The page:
Sunday, April 5, 2020

Eternian History Revealed

Eternian historians tend to agree that aspects of the Masters of the Universe myth and literary cycle are rooted in fact, though the historicity of any given aspect of the corpus is likely to be a matter of debate. There several recognized strata of textual sources forming the cycle, each paralleling a series of popular entertainments on Earth. Earth scholars have been slow to treat the Masters of the Universe mythology as an area of serious study, in part due to the bowdlerized form of its transmission, but also to the fanciful, even frivolous translations, done to serve the needs of a toyline.

The name of central figure of the mythos, for example, is risibly rendered as "He-Man." While this is not a wholly inaccurate, literal translation of his title[1] in the earliest texts (which could be read as something like "Supreme Man" or "Male Exemplar"), it seems to have been understood as something more like "Powerful Hero" or "Mighty Person" at the time those texts were written. Such carelessness is rife in widely available translations.

The most widely known version of the mythology, forms what is essentially the "Matter of Eternos," particularly focusing on King Randor and his court. The term "Masters of the Universe" arises from this era and refers to the elite warriors, comparable to the Knights of the Round Table, whose exploits are primary focus of the various epics and romances. He-Man is central to these stories, as the secret, heroic identity of Randor's son Adam, who is otherwise portrayed as callow or even foppish. He-Man's inclusion is unhistorical, but the Randorian Renaissance is a matter of historical record, and some of this Masters of the Universe are likewise attested.

The historical He-Man is believed to belong to the oldest strata of tales. These stories are simpler and portray a more primitive world still suffering the effects of the Great Wars, far removed from the technological rediscovery and courtly sophistication of Randor's time. This He-Man is a folk hero, who leaves his tribe to began taming or reclaiming the wilderness. He contends with monsters and personifications of cultural competitors.

One of the key events in these early myths is He-Man's encounter with a green-skinned Sorceress who gifts him with ancient weapons and armor from a cache hidden in a cave. In some myths of this strata, she is referred to as a goddess. The confusion regarding her identity likely later editing of the stories to preserve the importance of the Sorceress of Grayskull or her cult.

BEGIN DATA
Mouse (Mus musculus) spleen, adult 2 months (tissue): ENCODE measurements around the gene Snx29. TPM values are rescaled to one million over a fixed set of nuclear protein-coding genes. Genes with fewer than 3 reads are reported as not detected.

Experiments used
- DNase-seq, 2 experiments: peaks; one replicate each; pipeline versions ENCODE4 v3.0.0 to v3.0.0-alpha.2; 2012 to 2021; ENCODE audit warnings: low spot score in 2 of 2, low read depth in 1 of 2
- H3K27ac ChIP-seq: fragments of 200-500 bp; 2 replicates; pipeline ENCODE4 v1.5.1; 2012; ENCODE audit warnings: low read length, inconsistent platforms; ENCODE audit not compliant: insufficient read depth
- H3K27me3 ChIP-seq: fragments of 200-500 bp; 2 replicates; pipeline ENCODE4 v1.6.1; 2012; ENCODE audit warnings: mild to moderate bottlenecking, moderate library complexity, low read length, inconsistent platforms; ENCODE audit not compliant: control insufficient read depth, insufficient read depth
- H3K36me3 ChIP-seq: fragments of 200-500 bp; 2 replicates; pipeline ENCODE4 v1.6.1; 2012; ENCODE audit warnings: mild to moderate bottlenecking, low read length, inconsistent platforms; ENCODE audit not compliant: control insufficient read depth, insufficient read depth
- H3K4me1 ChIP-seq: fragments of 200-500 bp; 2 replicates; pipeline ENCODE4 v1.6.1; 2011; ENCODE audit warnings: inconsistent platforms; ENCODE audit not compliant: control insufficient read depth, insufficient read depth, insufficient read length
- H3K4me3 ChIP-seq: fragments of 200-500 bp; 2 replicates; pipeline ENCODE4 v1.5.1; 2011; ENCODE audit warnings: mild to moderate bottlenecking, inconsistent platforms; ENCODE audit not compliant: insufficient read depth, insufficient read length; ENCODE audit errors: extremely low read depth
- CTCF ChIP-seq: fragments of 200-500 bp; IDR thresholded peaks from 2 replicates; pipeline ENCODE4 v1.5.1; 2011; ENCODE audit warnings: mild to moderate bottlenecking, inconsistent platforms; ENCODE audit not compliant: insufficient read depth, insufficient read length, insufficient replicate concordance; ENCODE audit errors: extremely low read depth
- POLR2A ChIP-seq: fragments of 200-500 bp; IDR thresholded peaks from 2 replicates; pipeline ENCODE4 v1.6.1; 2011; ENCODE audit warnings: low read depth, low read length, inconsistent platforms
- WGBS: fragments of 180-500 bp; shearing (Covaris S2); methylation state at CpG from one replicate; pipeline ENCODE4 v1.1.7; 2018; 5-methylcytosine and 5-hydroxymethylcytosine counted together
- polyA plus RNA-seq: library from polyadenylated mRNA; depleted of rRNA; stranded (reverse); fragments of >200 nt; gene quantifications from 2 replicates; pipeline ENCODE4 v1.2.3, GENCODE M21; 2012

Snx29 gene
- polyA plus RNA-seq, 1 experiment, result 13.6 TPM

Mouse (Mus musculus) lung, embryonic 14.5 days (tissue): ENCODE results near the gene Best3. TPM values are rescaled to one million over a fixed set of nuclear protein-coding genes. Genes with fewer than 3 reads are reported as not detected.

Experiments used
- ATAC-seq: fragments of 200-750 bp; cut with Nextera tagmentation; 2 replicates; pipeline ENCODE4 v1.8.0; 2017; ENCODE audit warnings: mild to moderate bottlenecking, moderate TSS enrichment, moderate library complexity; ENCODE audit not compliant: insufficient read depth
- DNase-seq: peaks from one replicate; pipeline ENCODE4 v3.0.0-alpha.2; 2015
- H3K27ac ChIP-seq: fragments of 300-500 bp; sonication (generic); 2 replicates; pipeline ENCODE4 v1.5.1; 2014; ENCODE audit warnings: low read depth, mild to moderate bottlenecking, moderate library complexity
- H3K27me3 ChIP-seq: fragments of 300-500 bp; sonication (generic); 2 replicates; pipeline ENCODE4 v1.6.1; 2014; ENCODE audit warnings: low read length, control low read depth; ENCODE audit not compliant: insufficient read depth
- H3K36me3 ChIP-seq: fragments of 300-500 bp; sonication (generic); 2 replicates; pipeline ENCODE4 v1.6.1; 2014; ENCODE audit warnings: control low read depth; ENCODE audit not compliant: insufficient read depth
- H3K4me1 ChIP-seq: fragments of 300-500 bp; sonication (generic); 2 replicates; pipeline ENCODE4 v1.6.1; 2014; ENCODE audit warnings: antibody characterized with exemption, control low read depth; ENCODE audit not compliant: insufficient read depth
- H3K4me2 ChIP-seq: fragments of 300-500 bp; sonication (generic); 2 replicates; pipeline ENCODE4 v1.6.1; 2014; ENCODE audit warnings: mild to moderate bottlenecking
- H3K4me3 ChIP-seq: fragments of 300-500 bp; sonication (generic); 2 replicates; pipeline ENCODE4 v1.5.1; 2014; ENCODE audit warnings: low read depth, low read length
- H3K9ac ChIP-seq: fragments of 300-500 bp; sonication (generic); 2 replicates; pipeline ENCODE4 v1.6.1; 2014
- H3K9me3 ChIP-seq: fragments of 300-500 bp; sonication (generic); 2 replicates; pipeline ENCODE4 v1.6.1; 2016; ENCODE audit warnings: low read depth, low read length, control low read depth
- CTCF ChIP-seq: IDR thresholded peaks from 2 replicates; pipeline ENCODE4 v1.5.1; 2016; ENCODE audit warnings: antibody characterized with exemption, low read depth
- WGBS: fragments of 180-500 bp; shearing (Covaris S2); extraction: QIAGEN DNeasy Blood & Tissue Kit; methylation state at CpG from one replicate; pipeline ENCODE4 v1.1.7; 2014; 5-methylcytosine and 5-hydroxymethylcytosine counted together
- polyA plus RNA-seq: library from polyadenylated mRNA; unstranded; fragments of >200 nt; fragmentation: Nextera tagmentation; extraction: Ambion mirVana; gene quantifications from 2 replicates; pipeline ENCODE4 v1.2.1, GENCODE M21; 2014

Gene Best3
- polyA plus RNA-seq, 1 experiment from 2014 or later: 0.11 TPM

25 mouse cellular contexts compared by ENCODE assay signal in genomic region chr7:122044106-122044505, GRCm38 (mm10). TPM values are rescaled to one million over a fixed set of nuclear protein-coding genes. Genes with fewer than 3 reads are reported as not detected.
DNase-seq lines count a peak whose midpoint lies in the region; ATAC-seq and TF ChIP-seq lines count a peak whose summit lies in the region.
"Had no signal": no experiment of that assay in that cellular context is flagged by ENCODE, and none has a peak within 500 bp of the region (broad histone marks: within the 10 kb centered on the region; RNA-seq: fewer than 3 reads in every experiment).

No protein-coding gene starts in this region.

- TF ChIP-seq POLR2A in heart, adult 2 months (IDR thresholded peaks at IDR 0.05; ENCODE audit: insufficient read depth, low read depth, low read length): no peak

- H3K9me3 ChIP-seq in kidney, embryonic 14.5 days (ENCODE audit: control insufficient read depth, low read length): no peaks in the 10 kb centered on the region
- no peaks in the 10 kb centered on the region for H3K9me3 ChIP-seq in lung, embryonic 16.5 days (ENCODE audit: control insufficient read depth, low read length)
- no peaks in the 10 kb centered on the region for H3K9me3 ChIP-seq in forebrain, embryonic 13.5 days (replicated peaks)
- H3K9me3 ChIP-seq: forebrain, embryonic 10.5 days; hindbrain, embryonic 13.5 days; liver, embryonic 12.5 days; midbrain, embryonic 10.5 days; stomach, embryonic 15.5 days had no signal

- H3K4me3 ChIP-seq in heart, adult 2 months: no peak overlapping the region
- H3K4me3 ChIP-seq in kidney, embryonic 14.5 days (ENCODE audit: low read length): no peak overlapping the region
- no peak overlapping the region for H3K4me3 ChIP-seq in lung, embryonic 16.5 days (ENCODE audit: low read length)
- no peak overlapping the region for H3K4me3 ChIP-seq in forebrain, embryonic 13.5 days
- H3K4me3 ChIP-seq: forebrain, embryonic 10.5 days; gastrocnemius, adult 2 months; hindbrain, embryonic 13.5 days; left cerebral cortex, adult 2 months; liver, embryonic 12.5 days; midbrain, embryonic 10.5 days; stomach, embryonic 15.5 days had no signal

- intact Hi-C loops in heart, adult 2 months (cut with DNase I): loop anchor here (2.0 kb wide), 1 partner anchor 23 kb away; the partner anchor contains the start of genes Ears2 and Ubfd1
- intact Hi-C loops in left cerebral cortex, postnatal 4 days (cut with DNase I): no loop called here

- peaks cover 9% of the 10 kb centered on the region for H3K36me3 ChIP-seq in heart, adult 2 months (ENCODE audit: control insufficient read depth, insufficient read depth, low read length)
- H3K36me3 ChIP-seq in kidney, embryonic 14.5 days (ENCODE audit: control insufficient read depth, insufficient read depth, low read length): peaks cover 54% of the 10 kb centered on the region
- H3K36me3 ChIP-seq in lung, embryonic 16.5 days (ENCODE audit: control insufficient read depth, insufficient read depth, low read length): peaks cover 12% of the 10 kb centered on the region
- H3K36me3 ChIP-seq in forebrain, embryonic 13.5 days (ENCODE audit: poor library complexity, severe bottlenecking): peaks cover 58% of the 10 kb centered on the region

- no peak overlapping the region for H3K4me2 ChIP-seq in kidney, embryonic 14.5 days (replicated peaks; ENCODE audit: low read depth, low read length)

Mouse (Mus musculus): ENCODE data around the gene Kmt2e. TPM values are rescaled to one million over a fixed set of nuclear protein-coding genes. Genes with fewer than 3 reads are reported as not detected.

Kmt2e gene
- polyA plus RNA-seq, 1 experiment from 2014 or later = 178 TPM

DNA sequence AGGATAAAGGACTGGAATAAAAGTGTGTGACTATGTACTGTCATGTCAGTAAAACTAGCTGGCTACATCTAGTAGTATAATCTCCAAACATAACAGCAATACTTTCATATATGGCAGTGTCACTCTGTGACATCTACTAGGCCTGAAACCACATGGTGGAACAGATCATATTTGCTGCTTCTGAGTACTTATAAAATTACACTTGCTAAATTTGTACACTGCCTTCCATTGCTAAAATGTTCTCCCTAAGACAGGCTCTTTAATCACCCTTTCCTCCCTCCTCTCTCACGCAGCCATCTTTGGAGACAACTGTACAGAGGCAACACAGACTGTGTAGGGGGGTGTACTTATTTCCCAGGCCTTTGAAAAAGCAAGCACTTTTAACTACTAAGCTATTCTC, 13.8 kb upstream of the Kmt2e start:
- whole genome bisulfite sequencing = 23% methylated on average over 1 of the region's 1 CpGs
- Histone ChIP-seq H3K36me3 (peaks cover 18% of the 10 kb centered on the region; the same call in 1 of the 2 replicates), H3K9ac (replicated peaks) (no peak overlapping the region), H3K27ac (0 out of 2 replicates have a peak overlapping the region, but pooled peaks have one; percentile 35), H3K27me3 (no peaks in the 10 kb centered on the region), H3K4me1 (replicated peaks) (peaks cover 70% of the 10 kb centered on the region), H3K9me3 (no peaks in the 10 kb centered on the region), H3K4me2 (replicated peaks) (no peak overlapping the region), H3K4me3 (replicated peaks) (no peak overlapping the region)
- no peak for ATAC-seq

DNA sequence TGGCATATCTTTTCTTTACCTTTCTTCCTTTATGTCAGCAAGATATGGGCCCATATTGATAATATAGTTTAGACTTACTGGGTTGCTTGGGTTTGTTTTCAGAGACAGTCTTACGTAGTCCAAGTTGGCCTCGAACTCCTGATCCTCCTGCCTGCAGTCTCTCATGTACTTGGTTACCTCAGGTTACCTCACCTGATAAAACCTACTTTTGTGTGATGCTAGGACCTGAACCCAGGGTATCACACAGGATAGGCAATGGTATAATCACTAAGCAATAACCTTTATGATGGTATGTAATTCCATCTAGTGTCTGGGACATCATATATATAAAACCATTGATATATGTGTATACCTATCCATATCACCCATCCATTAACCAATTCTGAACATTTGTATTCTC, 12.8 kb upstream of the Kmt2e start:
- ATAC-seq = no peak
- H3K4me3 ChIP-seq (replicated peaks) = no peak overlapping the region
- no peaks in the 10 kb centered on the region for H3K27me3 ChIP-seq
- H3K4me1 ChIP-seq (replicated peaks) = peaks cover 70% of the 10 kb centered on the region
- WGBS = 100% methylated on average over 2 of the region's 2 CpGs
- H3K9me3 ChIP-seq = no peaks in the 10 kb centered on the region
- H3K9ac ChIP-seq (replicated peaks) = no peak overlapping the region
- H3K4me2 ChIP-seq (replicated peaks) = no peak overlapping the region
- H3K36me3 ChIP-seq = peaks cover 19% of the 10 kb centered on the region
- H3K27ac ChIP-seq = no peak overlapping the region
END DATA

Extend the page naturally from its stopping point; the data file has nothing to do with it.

The earliest depictions of the Sorceress/Goddess show her in a cobra headdress. Many scholars believe this to be an important and revealing historical detail, reflecting the continued influenced of the Serpent centered religion of the conquering Snake Men. In contrast, by Randor's time, the Sorceress is clad in feathers and associated with the Eternian falcon, the Snake Men and their cultural having been thoroughly demonized.


1. Initially the title was thought to have been the character's actual name, but it appears in other records of that era clearly not referring to the hero. Perhaps the Eternian chroniclers were unaware of his original name among his tribe. This lack of identification is consider significant by those who doubt a single He-Man existed historically, instead viewing him as at least a composite of several real individuals, if not completely mythological. Some have seen Wun-Dar of Tundaria as the original of the He-Man character, noting the similar stories told about them, but it seems more likely some of He-Man's exploits were attributed by the Tundarians to their local hero.


Erik Jensen said...

Love it.

Alex Osias said...

The cobra head dress Sorceress is surprising, yet familiar. Was that from a very early illustration?

Anne said...

I kind of want to find some random commentary on King Arthur and just replace the names to make it about He-Man.

Incidentally, and speaking of myths that shift over time, I swear in at least one of the comics that came with the action figures, Teela is the Sorceress's secret identity, in the same way that Adam is He-Man's. I recall those comics not all being consistent with each other, and definitely not with the cartoon.

trollsmyth said...

Love this! ;D Thank you for writing it.

Trey said...

@Anne - It is indeed confusing. The Sorceress and the Teela toy look alike (except for green skin in the earliest stories) and the Sorceress' name is ultimately revealed to be Teela Na. Teela's origin revealed her to be the daughter/clone of the Sorceress.

@trollsmyth - Thanks! Glad you liked it.

yaldabaothOfficial said...

Thank you for writing this. I'd love to read more on Eternia or this legendary figure we call "He-Man". Possibly you have a few insights on the matter of how references to Earth are possible to exist in various Eternian lores?

Trey said...

@yaldaboathOfficial - Since everyone seems to like this post, I'll probably write more along these lines, though may veering slightly into a more rpg-able direction.

Trey said...

@Alex - The Teela toy, of course, had the headress and the Sorceress/Goddess looks just like the Teela toy (except for green skin in her first appearance) through out the first two waves of minicomics and I believe the DC comics mini-series.

Jonathan Linneman said...

This is amazing.